The airport in Samoa. We travelled with the Area Presidency, Elder Zwick and the other Mission Presidents and Wives from around the Pacific Area.
On our way to the hotel we were given information about the country, customs and lifestyles of the Samoan people. This open home pictured is what all the homes originally were like before western culture impacted the island. Anyone who came by was welcomed and provided food and shelter.
The Samoans are still warm and welcoming by nature but many homes are closed and the open areas are used to get together and socialize.
We passed many small markets along the main road.
Samoa was the 3rd country open to missionary work. Canada and Great Britain proceeded Samoa.
100% of the Samoan population is Christian. Many churches line the main road. In some of the villages the missionaries aren't welcome and if someone joins the Church of Jesus Christ of Latter-day Saints they actually have to leave the village.
This was the first chapel we passed but there were many as we drove on.
Taro, breadfruit, bananas, coconut, fish and shellfish, chicken and pork are common food choices. Many foods are cooked in or eaten with, coconut milk and cream. Fresh fruit is abundant and usually enjoyed with every meal.
Some people set up their own stands to sell their produce. There is a strong sense of family. Everyone takes care of each other in the family and genealogies are recited and well known. Land is passed down through families.
We saw many pigs, dogs, and chickens. Some cats. We learned a lot about how people literally live off the land. Planting and harvesting and selling their produce is the livelihood of many.
The Apia Samoa Temple stands on the western outskirts of Apia in Pesega. Mission headquarters, Church administrative buildings, a meetinghouse and the church college are all adjacent to the temple.
The original temple burned down while it was closed for renovation. This occurred on July 9, 2003. The day after the tragedy overwhelmed saints found courage in the sight of the angel Moroni standing dignified atop the remaining steel-and-concrete skeleton. A week after the news of the fire, President Gordon B. Hindkley, who had originally dedicated the temple in 1983, sent a letter to the Area Presidency announcing the temple would be rebuilt.
In 2005 the new temple was dedicated with the same angel Moroni statue that had been saved after the fire, atop the new temple.
Samoa and American Samoa have good relations. Here a U.S. Coastguard Cutter is passing through. They aided with the 2009 Tsunami Disaster relief, search and rescue, fishing rights, drug trafficking and marine and environmental concerns.
Our room at the Aggie Gray.
On the grounds of The Church College of Western Samoa (a combined elementary, middle and high school), a local rugby team practices.
These lovely Sisters were preparing for our evening entertainment of singing and dancing by hundreds of the islands YSA and Youth groups.
It was fun to see the smaller kids on the sides by us watching their older brothers and sisters on stage and mimicking their every move.
Maybe these are some of our future missionaries!
Cute Sister Fata, the Mission Presidents Wife in the Papua New Guinea Port Moresby Mission really knows how to dance.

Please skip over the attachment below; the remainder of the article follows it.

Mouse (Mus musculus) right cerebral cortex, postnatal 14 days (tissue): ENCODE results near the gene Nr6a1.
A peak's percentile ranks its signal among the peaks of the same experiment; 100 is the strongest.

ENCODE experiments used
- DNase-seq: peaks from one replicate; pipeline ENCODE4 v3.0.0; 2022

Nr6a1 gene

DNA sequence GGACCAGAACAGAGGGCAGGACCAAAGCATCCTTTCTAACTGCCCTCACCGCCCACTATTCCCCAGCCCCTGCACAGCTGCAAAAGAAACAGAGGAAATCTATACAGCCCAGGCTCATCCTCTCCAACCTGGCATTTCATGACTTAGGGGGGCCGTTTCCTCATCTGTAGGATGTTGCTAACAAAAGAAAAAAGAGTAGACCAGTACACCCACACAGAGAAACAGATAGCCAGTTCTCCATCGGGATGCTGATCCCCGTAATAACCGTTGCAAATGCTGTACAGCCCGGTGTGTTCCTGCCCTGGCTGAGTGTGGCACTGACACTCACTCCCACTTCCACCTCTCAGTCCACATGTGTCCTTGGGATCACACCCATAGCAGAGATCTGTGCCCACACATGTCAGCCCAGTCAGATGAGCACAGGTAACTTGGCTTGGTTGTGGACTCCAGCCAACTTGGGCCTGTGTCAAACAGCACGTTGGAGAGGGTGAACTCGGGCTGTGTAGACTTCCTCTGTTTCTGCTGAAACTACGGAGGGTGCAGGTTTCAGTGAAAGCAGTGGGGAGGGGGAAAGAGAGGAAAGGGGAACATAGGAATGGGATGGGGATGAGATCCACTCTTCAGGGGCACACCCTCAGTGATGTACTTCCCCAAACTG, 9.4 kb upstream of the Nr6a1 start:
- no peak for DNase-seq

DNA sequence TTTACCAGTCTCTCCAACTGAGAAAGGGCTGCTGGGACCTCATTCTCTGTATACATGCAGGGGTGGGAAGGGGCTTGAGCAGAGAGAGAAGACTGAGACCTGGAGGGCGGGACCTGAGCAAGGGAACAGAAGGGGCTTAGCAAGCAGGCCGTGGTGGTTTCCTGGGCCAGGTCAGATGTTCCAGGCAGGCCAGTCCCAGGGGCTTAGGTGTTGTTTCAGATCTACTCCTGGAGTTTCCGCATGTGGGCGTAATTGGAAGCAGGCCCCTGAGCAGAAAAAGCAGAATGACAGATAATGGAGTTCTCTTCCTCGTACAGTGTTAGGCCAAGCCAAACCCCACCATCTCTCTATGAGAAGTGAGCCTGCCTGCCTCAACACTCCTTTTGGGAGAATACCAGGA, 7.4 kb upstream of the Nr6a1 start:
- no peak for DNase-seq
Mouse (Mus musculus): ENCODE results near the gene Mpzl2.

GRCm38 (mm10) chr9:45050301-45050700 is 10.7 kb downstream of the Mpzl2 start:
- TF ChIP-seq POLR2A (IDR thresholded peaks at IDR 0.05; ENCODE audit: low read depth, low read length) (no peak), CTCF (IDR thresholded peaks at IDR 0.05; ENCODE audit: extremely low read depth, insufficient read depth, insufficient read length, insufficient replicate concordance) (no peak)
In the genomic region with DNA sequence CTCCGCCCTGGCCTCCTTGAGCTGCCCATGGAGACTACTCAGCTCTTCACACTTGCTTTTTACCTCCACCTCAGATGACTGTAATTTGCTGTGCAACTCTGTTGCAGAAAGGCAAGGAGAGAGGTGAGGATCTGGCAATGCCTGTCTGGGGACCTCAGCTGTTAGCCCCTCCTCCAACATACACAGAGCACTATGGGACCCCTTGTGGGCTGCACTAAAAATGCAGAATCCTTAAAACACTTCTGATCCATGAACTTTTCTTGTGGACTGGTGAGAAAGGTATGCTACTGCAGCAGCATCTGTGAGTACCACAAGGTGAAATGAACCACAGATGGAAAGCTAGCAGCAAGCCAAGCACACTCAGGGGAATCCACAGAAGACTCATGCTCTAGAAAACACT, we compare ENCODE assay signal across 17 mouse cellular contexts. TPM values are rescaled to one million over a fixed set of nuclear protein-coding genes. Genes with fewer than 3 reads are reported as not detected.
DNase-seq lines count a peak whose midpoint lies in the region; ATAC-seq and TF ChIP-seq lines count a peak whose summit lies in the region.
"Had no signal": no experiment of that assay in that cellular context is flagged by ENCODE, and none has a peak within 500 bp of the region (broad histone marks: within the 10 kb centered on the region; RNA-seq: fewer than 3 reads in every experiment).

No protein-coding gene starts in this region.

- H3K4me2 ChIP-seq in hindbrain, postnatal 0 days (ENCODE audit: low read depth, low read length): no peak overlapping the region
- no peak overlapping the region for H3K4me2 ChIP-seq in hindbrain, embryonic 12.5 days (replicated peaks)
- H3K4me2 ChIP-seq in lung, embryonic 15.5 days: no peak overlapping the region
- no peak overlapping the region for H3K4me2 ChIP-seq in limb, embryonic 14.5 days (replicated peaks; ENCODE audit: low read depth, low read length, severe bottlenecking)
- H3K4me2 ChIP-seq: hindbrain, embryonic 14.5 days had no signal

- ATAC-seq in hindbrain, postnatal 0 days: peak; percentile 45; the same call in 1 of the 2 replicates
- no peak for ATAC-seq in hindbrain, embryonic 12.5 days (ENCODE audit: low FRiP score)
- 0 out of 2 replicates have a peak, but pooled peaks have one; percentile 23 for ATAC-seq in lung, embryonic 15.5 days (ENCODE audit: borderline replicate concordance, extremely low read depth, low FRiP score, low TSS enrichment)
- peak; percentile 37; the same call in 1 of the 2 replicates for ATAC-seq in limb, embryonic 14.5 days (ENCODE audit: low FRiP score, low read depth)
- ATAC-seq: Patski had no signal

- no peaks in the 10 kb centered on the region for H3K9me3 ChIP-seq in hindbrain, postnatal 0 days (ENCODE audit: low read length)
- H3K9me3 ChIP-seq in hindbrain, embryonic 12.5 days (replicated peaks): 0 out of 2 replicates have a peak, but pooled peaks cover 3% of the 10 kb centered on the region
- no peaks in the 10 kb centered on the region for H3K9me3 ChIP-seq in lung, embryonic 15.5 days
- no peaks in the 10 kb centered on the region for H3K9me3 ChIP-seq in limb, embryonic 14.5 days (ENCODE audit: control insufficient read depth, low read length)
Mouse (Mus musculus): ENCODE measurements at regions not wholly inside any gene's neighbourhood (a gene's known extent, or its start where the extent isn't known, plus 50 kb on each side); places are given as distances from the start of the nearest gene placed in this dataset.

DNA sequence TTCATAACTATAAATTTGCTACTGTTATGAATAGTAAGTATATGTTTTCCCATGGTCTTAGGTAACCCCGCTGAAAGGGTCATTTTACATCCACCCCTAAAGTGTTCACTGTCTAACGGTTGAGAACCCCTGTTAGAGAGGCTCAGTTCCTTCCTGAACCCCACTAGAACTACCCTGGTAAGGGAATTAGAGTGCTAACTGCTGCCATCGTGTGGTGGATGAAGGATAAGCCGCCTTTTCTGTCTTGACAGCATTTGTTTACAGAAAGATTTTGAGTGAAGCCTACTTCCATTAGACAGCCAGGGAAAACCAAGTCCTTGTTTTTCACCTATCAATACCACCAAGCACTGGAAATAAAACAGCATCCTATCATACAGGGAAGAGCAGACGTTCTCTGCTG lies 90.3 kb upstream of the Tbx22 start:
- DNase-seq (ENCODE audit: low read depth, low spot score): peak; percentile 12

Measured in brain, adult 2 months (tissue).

The highlight of the evening was seeing Elder Toala and Elder Utai. The next night they came to see us at the chapel. Just to report they are both doing great and as you can see they still look like missionaries minus the white shirts and ties. Elder Utais' parents are pictures too.
We visited a Flea Market down the street from our hotel. There were bus loads of people coming in from the country. There were traditional wood carvings, woven bags, baskets, mats, kava bowls, walking sticks, war clubs, jewellery, T-shirts and much more for sale.
Some of the missionaries serving in Samoa came to sing to us. Elder Christensen may know a couple of these young Elders from California.
Elder Segi's sister, niece and brother came by to say hi.
We visited the missionary cemetery where on May 24, 1895 Sister Adelia Moody, serving a mission with her husband William, died shortly after giving birth to a weak and sickly baby daughter they named Hazel. While her husband continued a two-year mission and earned money for passage home, a Samoan woman loved and nurtured baby Hazel, saving her life.
June 29, 1891, Katie Merrill(missionary) and infant son Joseph died and were buried on the hill above the mission home.
June 4, 1892, Jeanette Hilton, young daughter of Elder Thomas and Sister Sarah Hilton, died and was buried at Fagalii. She had been suffering from teething and dysentery.
June 17, 1894, the Hilton's son Harold died and was buried at Fagalii. Six months after becoming mission president, Thomas and Sarah Hilton lost their third child in Samoa. George Emmett Hilton died and was buried at Fagalii. He underwent intense suffering for 23 hours from lockjaw. He was 7 days old.
On May 18, 1902, Elder Judson Tomlinson died after several days of high fever, delirium and physical suffering.
Before leaving on his 1921 tour, David O. McKay promised the now widowed Sister Sarah Hilton that he would visit the graves of her children who died in Samoa nearly 30 years earlier. As he looked at those three little graves, he tried to imagine the scenes through which Sister Hilton passed during her young motherhood there in old Samoa. As he did so, the little headstones became monuments not only to the little babes sleeping beneath them, but also to a mother's faith and devotion to the eternal principles of truth and life.